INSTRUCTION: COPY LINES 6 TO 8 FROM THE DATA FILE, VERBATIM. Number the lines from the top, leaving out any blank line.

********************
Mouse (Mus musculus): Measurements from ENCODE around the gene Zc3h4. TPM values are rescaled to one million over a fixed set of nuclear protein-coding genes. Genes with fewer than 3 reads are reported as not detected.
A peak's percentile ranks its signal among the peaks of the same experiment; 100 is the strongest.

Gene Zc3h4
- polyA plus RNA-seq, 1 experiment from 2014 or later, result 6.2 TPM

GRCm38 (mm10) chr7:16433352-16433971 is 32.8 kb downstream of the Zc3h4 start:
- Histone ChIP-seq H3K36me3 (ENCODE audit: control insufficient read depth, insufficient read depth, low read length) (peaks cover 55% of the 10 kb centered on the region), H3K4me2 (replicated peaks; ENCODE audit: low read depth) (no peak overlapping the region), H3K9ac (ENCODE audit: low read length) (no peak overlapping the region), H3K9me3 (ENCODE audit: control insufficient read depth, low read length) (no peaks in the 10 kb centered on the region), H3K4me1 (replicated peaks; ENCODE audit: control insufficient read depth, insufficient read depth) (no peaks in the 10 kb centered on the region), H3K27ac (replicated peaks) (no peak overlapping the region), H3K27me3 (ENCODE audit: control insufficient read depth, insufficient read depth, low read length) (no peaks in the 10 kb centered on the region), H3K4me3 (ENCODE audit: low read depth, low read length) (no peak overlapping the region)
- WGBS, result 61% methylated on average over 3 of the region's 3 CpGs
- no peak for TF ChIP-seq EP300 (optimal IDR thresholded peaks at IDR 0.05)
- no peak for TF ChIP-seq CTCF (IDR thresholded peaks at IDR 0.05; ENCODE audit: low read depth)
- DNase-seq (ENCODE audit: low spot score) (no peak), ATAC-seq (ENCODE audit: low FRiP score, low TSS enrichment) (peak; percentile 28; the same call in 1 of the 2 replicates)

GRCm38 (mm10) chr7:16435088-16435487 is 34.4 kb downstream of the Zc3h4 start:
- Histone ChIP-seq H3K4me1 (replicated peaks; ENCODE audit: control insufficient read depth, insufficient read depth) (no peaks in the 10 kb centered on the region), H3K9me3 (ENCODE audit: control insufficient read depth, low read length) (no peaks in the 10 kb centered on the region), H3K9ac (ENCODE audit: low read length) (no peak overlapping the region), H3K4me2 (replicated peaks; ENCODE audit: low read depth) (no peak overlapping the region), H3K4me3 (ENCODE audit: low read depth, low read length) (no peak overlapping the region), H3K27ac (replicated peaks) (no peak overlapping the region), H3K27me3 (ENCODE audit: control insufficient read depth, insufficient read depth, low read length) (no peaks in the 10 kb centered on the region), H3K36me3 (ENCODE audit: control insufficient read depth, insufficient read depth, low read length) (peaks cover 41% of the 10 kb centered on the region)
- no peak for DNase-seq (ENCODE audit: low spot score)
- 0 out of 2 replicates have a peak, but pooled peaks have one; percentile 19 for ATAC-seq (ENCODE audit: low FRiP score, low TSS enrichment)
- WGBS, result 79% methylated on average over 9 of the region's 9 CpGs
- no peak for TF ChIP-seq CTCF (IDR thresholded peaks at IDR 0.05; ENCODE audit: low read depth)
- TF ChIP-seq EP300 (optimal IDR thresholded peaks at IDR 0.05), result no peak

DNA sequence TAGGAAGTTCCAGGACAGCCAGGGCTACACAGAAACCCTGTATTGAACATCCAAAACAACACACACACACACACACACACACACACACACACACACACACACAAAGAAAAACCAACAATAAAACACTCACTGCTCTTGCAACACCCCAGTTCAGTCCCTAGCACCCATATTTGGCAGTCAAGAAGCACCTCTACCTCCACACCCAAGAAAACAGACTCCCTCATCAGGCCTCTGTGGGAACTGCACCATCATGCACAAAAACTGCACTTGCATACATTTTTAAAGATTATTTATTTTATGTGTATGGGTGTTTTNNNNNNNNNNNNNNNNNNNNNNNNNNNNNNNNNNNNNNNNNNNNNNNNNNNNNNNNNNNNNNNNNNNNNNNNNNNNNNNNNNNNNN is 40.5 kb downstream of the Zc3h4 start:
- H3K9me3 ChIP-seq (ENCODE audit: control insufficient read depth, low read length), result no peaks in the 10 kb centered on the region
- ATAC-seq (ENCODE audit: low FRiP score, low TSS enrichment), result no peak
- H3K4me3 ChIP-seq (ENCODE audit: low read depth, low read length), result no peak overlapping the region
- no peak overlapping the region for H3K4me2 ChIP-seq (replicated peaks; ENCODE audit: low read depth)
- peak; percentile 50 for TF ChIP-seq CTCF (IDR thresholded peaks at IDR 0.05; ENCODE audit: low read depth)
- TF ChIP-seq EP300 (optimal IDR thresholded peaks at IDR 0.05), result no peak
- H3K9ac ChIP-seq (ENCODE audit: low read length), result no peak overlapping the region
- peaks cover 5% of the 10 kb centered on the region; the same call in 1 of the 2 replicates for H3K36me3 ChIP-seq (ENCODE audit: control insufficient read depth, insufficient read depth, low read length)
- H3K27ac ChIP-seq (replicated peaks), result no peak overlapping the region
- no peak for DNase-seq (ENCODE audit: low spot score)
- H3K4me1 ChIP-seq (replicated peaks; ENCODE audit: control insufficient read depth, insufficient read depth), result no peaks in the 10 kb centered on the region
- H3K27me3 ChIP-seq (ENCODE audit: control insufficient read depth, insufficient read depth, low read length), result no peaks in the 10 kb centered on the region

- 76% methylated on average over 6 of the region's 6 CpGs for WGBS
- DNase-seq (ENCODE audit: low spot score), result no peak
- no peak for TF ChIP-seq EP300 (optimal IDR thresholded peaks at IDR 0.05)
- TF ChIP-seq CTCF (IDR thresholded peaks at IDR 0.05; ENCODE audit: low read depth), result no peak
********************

- Histone ChIP-seq H3K36me3 (ENCODE audit: control insufficient read depth, insufficient read depth, low read length) (peaks cover 55% of the 10 kb centered on the region), H3K4me2 (replicated peaks; ENCODE audit: low read depth) (no peak overlapping the region), H3K9ac (ENCODE audit: low read length) (no peak overlapping the region), H3K9me3 (ENCODE audit: control insufficient read depth, low read length) (no peaks in the 10 kb centered on the region), H3K4me1 (replicated peaks; ENCODE audit: control insufficient read depth, insufficient read depth) (no peaks in the 10 kb centered on the region), H3K27ac (replicated peaks) (no peak overlapping the region), H3K27me3 (ENCODE audit: control insufficient read depth, insufficient read depth, low read length) (no peaks in the 10 kb centered on the region), H3K4me3 (ENCODE audit: low read depth, low read length) (no peak overlapping the region)
- WGBS, result 61% methylated on average over 3 of the region's 3 CpGs
- no peak for TF ChIP-seq EP300 (optimal IDR thresholded peaks at IDR 0.05)